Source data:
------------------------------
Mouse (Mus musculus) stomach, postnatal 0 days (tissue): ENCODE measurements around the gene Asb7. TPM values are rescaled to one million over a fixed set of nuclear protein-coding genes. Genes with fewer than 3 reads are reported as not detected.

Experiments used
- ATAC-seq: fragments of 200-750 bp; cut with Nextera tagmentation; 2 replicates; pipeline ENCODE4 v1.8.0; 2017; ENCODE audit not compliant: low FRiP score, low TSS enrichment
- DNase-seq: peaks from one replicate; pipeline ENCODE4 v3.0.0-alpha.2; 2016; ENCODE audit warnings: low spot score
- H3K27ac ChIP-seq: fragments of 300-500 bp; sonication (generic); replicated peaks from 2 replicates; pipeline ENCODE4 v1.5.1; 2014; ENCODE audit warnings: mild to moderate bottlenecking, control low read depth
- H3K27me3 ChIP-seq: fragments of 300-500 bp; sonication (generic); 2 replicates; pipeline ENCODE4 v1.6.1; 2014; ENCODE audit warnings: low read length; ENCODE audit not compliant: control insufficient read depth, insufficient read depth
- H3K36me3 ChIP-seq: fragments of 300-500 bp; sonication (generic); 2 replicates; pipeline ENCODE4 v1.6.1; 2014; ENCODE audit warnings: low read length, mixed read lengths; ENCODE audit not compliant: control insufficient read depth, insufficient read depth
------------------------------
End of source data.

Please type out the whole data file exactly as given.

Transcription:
Mouse (Mus musculus) stomach, postnatal 0 days (tissue): ENCODE measurements around the gene Asb7. TPM values are rescaled to one million over a fixed set of nuclear protein-coding genes. Genes with fewer than 3 reads are reported as not detected.

Experiments used
- ATAC-seq: fragments of 200-750 bp; cut with Nextera tagmentation; 2 replicates; pipeline ENCODE4 v1.8.0; 2017; ENCODE audit not compliant: low FRiP score, low TSS enrichment
- DNase-seq: peaks from one replicate; pipeline ENCODE4 v3.0.0-alpha.2; 2016; ENCODE audit warnings: low spot score
- H3K27ac ChIP-seq: fragments of 300-500 bp; sonication (generic); replicated peaks from 2 replicates; pipeline ENCODE4 v1.5.1; 2014; ENCODE audit warnings: mild to moderate bottlenecking, control low read depth
- H3K27me3 ChIP-seq: fragments of 300-500 bp; sonication (generic); 2 replicates; pipeline ENCODE4 v1.6.1; 2014; ENCODE audit warnings: low read length; ENCODE audit not compliant: control insufficient read depth, insufficient read depth
- H3K36me3 ChIP-seq: fragments of 300-500 bp; sonication (generic); 2 replicates; pipeline ENCODE4 v1.6.1; 2014; ENCODE audit warnings: low read length, mixed read lengths; ENCODE audit not compliant: control insufficient read depth, insufficient read depth